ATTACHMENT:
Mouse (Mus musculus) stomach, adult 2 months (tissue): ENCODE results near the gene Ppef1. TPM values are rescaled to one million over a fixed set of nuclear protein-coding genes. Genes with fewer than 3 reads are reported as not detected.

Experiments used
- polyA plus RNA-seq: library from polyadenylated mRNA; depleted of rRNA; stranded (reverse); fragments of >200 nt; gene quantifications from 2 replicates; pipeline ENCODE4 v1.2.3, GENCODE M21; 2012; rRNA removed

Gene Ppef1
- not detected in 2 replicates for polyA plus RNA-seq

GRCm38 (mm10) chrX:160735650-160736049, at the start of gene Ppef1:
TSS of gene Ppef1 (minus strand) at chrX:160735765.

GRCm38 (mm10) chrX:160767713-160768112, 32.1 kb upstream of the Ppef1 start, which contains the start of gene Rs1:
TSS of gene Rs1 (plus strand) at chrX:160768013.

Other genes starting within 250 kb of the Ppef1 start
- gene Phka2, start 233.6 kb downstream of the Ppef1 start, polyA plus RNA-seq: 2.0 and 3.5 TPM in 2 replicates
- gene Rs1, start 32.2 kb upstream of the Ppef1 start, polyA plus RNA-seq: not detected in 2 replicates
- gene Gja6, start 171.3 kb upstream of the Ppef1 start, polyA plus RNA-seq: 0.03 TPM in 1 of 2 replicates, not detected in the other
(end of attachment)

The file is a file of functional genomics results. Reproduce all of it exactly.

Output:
Mouse (Mus musculus) stomach, adult 2 months (tissue): ENCODE results near the gene Ppef1. TPM values are rescaled to one million over a fixed set of nuclear protein-coding genes. Genes with fewer than 3 reads are reported as not detected.

Experiments used
- polyA plus RNA-seq: library from polyadenylated mRNA; depleted of rRNA; stranded (reverse); fragments of >200 nt; gene quantifications from 2 replicates; pipeline ENCODE4 v1.2.3, GENCODE M21; 2012; rRNA removed

Gene Ppef1
- not detected in 2 replicates for polyA plus RNA-seq

GRCm38 (mm10) chrX:160735650-160736049, at the start of gene Ppef1:
TSS of gene Ppef1 (minus strand) at chrX:160735765.

GRCm38 (mm10) chrX:160767713-160768112, 32.1 kb upstream of the Ppef1 start, which contains the start of gene Rs1:
TSS of gene Rs1 (plus strand) at chrX:160768013.

Other genes starting within 250 kb of the Ppef1 start
- gene Phka2, start 233.6 kb downstream of the Ppef1 start, polyA plus RNA-seq: 2.0 and 3.5 TPM in 2 replicates
- gene Rs1, start 32.2 kb upstream of the Ppef1 start, polyA plus RNA-seq: not detected in 2 replicates
- gene Gja6, start 171.3 kb upstream of the Ppef1 start, polyA plus RNA-seq: 0.03 TPM in 1 of 2 replicates, not detected in the other